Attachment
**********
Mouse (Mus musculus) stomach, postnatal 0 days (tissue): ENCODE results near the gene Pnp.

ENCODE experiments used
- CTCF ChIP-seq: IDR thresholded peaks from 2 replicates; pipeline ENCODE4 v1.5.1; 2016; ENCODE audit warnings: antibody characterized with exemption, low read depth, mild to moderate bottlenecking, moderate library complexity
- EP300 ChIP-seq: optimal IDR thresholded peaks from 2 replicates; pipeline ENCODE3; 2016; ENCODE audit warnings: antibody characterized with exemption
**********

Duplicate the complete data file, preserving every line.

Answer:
Mouse (Mus musculus) stomach, postnatal 0 days (tissue): ENCODE results near the gene Pnp.

ENCODE experiments used
- CTCF ChIP-seq: IDR thresholded peaks from 2 replicates; pipeline ENCODE4 v1.5.1; 2016; ENCODE audit warnings: antibody characterized with exemption, low read depth, mild to moderate bottlenecking, moderate library complexity
- EP300 ChIP-seq: optimal IDR thresholded peaks from 2 replicates; pipeline ENCODE3; 2016; ENCODE audit warnings: antibody characterized with exemption